Who will be the first food delivery company to service Antarctica? The way things are headed, probably UberEats.
The delivery service will invade 22 new countries (yes, twenty-two) in the “near future,” Reuters reports. The driver-on-demand app’s delivery arm currently serves 33 cities in six countries — 27 of those in the U.S. — and will hit eight new international cities by the end of this year, including Dubai and Johannesburg; per Fortune, other cities to follow will include Mexico City, Hong Kong, Tokyo, Jakarta, Madrid, and Moscow.
UberEats’ arrival in new cities puts major pressure on local delivery services to either step up their game or be pushed out, as the company’s established driver fleets and massive well of resources means it can often deliver food faster and cheaper than rivals.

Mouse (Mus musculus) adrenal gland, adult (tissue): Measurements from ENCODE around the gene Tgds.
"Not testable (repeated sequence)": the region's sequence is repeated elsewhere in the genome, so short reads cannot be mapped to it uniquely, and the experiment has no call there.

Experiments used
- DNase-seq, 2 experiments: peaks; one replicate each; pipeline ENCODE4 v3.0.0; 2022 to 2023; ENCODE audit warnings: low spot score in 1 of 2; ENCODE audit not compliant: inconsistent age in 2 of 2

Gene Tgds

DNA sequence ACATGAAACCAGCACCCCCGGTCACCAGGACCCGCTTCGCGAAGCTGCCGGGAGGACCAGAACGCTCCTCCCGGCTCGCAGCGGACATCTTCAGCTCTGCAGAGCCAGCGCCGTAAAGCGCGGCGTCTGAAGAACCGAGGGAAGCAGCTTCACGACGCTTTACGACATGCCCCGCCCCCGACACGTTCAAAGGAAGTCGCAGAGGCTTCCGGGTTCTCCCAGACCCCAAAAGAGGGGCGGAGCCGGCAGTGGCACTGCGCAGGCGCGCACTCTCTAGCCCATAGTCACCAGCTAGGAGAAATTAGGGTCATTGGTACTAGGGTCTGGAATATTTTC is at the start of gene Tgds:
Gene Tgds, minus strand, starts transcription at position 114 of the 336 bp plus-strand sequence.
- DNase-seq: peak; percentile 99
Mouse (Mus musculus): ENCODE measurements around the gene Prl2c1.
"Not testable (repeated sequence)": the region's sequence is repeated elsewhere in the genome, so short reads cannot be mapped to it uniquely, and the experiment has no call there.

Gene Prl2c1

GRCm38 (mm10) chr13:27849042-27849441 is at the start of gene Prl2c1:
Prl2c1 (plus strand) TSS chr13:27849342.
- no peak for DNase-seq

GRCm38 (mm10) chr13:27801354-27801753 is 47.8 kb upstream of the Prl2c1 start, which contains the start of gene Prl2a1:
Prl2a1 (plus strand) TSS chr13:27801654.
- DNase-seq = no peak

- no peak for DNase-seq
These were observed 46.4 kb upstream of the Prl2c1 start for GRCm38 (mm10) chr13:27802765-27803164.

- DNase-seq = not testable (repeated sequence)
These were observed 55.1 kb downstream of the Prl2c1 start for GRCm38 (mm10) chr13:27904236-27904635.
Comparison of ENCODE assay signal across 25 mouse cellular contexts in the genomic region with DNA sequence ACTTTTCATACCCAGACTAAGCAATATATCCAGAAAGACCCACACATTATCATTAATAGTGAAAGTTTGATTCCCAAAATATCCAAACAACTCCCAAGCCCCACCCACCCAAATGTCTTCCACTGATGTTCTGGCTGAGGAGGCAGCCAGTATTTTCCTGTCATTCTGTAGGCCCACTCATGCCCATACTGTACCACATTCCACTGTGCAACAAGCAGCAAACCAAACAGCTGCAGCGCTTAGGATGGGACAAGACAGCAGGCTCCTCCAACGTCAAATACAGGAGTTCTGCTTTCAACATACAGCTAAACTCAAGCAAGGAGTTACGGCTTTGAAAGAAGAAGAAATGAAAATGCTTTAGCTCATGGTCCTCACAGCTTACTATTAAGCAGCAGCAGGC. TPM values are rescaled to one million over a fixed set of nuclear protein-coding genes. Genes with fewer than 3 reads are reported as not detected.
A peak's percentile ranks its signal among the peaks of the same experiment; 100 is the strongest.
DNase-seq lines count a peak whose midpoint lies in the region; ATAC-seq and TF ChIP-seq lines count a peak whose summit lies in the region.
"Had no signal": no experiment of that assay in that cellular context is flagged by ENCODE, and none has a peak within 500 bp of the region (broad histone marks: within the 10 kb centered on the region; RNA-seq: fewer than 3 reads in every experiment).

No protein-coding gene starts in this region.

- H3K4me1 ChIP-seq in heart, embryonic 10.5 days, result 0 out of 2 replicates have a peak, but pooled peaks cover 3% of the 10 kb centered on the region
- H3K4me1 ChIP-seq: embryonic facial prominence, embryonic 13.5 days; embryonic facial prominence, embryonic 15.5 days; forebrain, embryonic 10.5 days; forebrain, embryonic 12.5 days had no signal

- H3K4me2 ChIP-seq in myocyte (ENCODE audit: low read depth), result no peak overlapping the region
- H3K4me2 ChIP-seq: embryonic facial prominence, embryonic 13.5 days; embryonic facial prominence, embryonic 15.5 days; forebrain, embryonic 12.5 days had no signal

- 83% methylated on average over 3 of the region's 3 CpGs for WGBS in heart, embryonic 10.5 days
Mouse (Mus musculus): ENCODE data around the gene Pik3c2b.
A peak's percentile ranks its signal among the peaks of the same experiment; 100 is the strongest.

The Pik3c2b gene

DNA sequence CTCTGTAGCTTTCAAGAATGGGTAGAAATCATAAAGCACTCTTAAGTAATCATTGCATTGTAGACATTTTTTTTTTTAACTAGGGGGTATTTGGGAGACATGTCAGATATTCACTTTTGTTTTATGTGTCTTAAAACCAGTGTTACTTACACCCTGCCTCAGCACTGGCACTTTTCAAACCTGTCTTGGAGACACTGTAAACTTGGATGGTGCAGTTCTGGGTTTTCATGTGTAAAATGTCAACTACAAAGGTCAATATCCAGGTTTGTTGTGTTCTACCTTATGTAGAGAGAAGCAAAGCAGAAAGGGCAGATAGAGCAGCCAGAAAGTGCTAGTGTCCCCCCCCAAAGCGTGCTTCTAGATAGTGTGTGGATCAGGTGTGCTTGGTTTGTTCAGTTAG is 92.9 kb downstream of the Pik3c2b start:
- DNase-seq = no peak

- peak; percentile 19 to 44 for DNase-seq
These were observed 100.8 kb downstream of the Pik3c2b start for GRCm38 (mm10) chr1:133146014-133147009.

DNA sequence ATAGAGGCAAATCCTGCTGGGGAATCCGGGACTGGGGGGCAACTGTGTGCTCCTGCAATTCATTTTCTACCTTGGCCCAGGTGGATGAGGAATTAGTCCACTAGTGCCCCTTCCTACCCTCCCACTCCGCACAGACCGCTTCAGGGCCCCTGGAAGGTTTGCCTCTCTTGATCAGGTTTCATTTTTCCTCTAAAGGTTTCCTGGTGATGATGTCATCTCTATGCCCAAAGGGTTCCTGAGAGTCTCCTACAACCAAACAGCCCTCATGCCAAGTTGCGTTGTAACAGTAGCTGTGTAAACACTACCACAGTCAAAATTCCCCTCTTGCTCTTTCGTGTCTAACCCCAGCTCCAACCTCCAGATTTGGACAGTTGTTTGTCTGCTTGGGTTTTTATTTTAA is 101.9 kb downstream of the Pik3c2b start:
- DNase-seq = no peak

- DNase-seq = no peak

Meanwhile, while not quite yet at the scale of UberEats, fellow tech giant Amazon has been making its own push into the international food delivery market: Earlier this month it expanded its restaurant delivery service into London, its first market outside the U.S. Amazon is also reportedly considering investing in a food delivery startup in India, which could be another gigantic market for the e-commerce behemoth.
But UberEats and Amazon have plenty of stiff competition when it comes to delivering food across the globe, rather than people or books and household goods: One major international player is Deliveroo, a London-based delivery company that serves more than 80 cities across 12 countries including Australia, France, the United Arab Emirates, and the UK; it just raised another $275 million and is now estimated to be worth as much as $1 billion.
• Uber Launches Global Assault on Food Delivery Market [Reuters]
• The Food Delivery Sector Isn’t Slowing Down Anytime Soon [E]
• More Delivery Coverage [E]